Niki: As Sima said, Nowruz is a time of celebrations and new beginnings, and we thought it would be the perfect occasion to bring attention to our message. This year’s Nowruz marks the end of the 14th century in the Iranian calendar, making the symbolism of a new start even more poignant. I hope this day of action will be successful in raising awareness and lifting our voices so that they may be heard by the Biden administration. 

Jadaliyya’s Iran Page interviewed Sima Shakhsari and Niki Akhavan about their efforts in the “No Sanctions on Iran” campaign, a digital activist initiative designed to raise awareness about the deleterious effects of U.S. sanctions on everyday people and politics in Iran. Shakhsari and Akhavan are both feminist scholars of Iranian media production.
Sima’s work has been shaped by experiences of living through a revolution, a war, and displacement. Multiple itineraries, from Tehran to San Francisco, Oakland, Toronto, Houston, suburbs of Boston, Philadelphia, and Minneapolis have inspired Sima’s activism, poetry, and scholarship on immigration, queerness, refugeedom, and geopolitics. Sima’s commitment to social justice is informed by the relationship between people’s struggles transnationally.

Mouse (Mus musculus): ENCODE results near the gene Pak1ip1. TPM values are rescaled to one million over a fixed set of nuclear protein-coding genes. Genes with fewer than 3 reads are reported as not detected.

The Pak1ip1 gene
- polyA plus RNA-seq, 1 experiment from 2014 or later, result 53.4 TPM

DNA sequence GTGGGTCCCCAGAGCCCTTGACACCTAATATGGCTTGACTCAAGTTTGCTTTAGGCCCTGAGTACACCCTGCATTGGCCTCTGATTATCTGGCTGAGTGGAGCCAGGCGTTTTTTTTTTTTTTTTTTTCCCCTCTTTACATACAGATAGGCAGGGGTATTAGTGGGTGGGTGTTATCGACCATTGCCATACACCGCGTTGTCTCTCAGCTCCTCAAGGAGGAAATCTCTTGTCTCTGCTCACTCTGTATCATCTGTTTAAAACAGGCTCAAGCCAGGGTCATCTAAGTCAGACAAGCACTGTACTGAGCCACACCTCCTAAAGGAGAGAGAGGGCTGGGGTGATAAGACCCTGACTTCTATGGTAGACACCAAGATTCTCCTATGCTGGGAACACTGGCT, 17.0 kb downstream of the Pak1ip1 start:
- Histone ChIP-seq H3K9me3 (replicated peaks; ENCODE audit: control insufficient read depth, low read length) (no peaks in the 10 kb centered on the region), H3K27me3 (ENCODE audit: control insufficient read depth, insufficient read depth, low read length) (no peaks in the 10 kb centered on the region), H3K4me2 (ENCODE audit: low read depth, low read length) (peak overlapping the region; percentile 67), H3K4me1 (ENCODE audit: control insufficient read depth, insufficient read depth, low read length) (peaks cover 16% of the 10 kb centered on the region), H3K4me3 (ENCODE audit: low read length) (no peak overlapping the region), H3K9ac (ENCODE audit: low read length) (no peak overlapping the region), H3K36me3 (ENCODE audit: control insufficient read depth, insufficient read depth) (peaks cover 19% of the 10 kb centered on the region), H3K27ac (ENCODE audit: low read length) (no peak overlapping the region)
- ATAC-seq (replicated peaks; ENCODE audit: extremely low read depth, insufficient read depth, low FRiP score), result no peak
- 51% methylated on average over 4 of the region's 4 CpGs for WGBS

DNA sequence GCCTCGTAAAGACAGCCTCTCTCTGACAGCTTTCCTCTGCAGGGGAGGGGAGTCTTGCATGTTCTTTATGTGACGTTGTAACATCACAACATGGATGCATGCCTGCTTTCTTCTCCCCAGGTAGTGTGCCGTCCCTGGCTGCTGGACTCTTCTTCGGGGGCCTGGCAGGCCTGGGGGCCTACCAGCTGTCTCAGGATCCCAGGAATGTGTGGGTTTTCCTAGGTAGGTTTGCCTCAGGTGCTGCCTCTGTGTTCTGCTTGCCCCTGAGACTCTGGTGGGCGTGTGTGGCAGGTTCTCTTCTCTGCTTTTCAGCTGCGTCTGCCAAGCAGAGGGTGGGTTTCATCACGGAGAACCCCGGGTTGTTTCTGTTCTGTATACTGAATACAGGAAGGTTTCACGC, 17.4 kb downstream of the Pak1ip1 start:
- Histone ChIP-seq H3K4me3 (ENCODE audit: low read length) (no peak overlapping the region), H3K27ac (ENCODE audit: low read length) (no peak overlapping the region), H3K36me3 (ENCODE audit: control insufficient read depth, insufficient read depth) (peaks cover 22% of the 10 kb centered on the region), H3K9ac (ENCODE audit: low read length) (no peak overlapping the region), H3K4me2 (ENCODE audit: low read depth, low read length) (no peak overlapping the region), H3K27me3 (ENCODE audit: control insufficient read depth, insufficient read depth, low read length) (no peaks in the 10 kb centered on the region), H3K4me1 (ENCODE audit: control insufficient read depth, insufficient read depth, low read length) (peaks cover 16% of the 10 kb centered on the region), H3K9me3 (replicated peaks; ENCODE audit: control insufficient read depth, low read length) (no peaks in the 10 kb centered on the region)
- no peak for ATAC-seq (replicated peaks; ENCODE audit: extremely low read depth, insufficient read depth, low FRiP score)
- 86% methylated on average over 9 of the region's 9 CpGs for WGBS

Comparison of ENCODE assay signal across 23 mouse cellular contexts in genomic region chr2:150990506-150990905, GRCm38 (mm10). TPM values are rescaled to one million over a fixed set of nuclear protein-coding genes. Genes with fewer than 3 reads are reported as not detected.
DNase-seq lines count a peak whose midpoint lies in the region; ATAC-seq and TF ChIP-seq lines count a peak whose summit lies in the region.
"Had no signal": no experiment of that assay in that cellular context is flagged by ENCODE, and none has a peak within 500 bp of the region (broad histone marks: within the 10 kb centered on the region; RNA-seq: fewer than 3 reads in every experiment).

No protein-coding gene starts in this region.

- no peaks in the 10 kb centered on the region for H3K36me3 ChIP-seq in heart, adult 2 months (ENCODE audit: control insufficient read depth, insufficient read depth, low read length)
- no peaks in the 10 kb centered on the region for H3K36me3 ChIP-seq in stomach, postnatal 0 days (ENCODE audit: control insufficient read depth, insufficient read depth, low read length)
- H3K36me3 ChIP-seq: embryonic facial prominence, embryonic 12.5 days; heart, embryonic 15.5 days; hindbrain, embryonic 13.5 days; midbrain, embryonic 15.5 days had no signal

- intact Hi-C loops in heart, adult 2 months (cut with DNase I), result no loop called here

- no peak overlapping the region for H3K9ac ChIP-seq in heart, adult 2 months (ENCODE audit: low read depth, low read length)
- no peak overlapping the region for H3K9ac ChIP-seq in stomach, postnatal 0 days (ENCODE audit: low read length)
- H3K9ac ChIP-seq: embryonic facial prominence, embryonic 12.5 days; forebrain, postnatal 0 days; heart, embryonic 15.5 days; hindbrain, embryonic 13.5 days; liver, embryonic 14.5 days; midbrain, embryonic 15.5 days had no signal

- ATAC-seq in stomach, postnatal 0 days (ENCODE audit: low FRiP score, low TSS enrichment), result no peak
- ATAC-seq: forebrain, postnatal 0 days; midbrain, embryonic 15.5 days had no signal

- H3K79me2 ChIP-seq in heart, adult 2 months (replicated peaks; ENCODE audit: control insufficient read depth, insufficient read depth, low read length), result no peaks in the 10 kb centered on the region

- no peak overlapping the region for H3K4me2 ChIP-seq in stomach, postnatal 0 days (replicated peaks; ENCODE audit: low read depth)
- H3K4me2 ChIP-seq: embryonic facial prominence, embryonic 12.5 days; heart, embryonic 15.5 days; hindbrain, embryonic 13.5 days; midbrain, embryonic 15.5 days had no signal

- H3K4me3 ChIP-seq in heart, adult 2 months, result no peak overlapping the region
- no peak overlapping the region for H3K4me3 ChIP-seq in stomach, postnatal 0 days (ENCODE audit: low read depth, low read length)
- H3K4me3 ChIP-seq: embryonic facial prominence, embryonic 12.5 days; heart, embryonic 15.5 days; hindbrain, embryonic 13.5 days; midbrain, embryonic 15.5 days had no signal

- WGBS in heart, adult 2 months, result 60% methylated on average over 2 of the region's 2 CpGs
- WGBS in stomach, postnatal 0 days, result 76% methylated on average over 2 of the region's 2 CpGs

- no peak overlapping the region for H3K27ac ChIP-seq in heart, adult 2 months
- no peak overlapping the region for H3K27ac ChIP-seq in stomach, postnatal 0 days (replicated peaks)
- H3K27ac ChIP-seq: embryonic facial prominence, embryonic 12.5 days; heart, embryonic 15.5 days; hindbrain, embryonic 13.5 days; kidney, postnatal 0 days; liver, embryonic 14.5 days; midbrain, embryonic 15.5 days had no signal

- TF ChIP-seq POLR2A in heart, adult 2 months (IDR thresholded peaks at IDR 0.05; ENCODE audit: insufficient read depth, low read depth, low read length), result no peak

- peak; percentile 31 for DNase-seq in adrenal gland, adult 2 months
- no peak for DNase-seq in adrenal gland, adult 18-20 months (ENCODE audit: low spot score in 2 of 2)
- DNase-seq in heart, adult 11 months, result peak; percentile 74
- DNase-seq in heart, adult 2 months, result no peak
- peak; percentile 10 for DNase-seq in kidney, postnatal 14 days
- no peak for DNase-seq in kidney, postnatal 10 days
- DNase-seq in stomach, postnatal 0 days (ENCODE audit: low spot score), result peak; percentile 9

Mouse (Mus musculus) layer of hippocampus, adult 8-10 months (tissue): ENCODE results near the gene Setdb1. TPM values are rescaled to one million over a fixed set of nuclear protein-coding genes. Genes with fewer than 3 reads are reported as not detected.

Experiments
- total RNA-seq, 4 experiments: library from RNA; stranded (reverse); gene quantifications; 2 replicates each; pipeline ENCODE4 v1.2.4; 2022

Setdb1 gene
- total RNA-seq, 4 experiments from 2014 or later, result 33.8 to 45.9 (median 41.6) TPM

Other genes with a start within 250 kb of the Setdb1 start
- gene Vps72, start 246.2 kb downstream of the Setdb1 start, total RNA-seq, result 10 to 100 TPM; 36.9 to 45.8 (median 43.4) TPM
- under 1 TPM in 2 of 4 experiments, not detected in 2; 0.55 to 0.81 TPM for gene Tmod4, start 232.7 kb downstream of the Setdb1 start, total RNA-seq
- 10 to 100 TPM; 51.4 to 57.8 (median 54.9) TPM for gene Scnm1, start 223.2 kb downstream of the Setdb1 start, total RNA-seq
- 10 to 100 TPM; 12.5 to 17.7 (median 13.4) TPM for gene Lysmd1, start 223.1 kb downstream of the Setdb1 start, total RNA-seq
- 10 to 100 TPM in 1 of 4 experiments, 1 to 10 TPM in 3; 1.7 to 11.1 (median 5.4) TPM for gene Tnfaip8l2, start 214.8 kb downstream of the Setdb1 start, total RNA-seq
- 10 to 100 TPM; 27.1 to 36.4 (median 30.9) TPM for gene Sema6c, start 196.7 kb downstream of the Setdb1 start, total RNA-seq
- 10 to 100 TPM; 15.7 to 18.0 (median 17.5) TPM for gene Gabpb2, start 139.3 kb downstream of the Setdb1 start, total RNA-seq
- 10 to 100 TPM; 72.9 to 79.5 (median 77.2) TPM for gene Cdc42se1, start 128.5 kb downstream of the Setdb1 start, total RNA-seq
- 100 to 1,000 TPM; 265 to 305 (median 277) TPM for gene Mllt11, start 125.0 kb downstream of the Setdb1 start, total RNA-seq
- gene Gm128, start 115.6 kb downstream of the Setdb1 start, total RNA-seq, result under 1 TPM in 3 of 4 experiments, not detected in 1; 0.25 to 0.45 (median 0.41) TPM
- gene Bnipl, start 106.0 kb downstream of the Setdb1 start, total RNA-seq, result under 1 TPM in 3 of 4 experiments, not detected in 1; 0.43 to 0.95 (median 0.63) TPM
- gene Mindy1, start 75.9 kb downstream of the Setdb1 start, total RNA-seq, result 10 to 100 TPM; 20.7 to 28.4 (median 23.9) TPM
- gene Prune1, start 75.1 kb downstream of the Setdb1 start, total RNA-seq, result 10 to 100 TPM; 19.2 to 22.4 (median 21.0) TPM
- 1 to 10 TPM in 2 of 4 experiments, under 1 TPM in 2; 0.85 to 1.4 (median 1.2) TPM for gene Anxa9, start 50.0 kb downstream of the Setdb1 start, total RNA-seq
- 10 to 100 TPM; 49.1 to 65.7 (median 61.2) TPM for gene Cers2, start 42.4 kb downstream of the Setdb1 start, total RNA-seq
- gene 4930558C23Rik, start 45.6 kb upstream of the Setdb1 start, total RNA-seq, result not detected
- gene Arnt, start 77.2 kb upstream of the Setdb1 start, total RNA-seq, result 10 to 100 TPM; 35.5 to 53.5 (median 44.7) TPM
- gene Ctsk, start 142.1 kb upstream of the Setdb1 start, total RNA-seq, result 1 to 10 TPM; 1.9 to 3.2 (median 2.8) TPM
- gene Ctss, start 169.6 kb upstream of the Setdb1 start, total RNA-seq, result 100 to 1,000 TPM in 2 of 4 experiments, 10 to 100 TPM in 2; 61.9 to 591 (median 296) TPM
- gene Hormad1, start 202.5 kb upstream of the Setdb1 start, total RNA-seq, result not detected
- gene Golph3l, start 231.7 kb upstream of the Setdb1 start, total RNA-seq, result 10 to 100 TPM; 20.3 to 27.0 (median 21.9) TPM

Niki Akhavan is an assistant professor of media studies at the Catholic University of America. Her research interests include new media and transnational political and cultural production; international cinema and national identity; state sponsored and oppositional propaganda; documentary and social change; post-colonial and critical theory; Iranian cultural studies. She is the author of Electronic Iran: The Cultural Politics of an Online Evolution.
Suggested citation: Akhavan, N., and S. Shakhsari. 10 March 2021. “#NoSanctionsonIran: Digital Activism and Iran Solidarity Politics.” Jadaliyya: https://www.jadaliyya.com/Details/42479